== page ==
Evelyn Smith

Analysis of neuronal kinesin-1 activation dynamics in response to cargo binding

About me

In July 2018 I graduated from the University of Sheffield with a first class integrated masters degree in Chemistry with Biological and Medicinal Chemistry. I did my Masters’ project in Professor Chen’s lab. This involved developing a drug screening assay to find protein interaction inhibitors between amyloid-beta oligomers and cellular prion protein for the potential use in Alzheimer’s disease. I grew up in Cornwall, taking part in the traditional pastime of playing in a brass band. I began learning at the age of five and began playing the tuba at the age of eight. I have been lucky enough to play at the Royal Albert Hall twice; once during my time with the National Youth Brass Band of Great Britain.

My project

I started my PhD in October 2018 with Dr Alison Twelvetrees in the Department of Neuroscience at the University of Sheffield. I study the activation of the molecular motor kinesin-1. This is the major anterograde motor protein and mutations in this protein have been associated with many neuronal diseases; such as motor neuron disease (MND). To prevent unnecessary hydrolysis of ATP and the accumulation of kinesin-1 at the distal end of the axon, kinesin-1 is autoinhibited. Little is known about the minimum requirements for activation of kinesin-1 allowing it to carry cargo along the length of the axon. My project aims to study the activation dynamics at the single-molecule level using single-molecule fluorescence energy transfer (smFRET). This project is in collaboration with Dr. Timothy Craggs at the University of Sheffield and Professor Michelle Peckham at the University of Leeds.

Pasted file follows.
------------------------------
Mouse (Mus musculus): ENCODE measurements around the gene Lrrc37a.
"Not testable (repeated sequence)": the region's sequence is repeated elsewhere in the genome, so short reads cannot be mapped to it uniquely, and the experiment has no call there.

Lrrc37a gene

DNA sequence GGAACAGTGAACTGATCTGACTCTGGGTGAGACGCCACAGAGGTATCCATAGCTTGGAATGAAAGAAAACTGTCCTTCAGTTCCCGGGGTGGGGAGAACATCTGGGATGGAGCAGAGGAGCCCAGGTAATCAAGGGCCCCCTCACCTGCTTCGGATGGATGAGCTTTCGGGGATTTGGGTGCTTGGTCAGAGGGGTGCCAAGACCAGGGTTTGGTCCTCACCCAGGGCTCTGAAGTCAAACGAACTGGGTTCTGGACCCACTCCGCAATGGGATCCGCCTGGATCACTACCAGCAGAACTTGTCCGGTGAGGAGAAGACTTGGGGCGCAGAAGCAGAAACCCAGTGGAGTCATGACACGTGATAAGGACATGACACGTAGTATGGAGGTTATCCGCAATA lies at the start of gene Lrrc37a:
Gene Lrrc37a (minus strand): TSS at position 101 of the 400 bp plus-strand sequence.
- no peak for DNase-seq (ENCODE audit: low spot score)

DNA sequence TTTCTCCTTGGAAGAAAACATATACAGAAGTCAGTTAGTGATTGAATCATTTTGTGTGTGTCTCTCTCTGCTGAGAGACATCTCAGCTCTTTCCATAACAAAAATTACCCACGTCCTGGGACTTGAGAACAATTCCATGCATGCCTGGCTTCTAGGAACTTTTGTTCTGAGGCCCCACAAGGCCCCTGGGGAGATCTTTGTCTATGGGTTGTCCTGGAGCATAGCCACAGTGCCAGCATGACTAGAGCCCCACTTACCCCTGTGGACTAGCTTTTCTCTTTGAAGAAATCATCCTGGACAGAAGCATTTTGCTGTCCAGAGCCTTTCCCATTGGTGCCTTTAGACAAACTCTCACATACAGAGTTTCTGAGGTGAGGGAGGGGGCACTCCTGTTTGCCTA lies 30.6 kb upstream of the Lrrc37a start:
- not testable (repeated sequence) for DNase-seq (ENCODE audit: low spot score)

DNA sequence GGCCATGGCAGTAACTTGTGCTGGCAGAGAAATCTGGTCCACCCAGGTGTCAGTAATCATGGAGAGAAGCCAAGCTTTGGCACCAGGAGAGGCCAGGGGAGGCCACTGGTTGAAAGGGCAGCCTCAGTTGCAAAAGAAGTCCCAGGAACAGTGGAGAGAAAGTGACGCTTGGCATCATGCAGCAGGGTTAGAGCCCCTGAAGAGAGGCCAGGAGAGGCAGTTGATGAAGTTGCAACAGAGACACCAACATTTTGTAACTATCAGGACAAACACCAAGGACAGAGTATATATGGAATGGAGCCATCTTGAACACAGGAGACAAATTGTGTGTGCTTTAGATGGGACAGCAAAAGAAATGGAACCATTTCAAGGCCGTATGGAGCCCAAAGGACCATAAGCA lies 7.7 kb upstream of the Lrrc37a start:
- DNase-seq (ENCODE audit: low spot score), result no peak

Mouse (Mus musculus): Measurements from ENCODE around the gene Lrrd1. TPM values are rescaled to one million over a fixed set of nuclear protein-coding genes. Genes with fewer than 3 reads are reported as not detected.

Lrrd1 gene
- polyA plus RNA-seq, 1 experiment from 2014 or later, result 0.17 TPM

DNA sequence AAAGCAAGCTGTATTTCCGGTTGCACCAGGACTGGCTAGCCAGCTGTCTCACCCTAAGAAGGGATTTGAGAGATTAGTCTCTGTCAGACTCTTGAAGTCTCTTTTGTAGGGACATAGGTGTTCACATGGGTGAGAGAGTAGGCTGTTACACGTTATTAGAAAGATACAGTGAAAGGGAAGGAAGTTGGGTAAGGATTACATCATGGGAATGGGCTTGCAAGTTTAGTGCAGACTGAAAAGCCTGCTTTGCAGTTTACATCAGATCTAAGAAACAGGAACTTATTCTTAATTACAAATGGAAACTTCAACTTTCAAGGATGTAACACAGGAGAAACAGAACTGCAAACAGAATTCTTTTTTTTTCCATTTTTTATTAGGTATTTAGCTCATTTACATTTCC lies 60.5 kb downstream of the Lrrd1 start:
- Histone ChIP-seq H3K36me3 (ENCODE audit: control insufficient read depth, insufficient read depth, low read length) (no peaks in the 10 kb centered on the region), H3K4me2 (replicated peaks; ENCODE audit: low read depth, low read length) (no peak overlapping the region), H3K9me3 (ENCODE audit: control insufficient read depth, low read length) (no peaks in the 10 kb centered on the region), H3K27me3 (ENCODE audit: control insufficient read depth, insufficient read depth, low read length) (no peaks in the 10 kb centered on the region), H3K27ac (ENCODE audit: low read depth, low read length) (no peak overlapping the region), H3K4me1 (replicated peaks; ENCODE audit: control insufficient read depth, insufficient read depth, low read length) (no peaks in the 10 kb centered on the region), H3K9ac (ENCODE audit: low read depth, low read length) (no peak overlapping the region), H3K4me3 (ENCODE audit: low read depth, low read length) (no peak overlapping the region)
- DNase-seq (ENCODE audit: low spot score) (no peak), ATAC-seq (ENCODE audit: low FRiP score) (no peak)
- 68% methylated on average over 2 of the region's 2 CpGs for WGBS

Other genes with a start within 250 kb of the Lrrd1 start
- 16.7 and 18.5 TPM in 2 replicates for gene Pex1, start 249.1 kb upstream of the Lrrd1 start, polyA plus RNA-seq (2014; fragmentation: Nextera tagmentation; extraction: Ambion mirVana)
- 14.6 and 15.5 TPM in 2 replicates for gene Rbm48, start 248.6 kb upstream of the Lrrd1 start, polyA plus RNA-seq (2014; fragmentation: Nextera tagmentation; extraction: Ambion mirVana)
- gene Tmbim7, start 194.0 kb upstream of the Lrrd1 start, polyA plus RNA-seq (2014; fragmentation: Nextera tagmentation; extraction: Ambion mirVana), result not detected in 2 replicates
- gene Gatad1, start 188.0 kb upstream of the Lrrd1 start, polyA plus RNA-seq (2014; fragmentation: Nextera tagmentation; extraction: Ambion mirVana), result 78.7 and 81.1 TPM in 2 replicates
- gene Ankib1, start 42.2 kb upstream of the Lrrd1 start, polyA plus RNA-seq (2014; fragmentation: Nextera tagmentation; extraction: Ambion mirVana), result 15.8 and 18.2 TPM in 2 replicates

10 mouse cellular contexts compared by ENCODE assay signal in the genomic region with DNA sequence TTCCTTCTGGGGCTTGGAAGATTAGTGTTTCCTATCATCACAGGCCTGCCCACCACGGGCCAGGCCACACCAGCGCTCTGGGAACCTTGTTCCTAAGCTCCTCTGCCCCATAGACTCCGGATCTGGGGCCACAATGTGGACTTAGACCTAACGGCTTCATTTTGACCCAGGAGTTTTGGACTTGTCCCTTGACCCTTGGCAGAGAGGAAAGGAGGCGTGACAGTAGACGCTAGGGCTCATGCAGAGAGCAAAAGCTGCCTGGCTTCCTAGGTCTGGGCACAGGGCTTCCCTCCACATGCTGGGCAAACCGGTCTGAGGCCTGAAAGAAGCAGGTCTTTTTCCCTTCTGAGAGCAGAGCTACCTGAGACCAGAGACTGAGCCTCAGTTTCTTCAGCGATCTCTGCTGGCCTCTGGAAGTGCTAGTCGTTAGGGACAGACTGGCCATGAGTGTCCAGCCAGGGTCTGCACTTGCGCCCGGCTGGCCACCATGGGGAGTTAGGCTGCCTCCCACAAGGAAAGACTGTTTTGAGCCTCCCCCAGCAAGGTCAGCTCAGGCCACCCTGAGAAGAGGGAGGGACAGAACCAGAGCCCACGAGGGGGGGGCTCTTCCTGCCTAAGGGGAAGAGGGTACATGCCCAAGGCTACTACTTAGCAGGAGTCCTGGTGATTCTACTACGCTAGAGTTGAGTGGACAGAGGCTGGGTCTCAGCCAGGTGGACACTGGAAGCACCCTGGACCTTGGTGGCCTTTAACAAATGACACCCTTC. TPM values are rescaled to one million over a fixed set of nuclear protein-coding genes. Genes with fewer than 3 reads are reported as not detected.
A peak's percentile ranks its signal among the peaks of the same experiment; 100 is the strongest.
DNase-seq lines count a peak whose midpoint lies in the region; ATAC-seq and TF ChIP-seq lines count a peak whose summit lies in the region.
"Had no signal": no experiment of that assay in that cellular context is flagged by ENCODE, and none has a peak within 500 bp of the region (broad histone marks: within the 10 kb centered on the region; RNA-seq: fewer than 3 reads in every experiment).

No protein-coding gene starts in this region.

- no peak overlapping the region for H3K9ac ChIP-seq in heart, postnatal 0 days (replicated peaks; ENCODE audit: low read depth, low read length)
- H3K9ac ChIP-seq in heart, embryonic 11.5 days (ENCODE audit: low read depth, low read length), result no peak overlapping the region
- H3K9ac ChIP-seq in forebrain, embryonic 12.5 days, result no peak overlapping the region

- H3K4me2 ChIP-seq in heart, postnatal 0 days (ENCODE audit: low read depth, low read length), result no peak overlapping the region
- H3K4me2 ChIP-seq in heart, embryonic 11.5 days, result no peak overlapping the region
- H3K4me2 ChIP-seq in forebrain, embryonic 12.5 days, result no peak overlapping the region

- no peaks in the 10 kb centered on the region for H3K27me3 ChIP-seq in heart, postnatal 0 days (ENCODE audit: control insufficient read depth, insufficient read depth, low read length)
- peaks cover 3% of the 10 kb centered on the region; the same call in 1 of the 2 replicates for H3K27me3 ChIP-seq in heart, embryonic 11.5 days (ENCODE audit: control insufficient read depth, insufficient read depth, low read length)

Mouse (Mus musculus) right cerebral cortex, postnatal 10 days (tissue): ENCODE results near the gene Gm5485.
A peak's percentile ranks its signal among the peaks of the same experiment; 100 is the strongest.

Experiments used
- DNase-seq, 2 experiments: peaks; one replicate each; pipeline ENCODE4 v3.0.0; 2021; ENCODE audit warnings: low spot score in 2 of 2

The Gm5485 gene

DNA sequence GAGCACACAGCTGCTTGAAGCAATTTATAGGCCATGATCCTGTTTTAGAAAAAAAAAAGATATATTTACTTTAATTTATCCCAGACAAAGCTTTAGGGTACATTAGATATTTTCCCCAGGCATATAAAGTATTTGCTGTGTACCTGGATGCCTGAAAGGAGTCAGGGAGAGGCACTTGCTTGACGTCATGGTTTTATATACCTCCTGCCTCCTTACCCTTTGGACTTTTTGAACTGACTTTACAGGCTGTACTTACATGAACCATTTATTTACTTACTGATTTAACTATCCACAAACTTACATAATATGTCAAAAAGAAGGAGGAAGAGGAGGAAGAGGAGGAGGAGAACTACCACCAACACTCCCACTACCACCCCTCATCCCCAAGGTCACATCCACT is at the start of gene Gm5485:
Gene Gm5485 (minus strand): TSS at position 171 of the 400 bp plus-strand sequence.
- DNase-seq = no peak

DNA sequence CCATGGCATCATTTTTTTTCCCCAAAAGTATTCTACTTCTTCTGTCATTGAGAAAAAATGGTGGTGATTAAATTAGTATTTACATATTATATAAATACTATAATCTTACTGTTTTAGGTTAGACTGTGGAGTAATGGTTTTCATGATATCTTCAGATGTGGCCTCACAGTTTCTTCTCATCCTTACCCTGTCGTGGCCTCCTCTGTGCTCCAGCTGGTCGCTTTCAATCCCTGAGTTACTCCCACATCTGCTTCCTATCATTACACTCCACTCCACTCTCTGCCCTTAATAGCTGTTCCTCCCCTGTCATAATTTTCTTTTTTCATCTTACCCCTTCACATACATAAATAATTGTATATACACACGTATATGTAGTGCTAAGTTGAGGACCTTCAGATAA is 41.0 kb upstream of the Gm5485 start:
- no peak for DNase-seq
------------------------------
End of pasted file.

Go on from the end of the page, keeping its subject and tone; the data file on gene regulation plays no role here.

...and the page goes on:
Twitter: @Smith_Evie_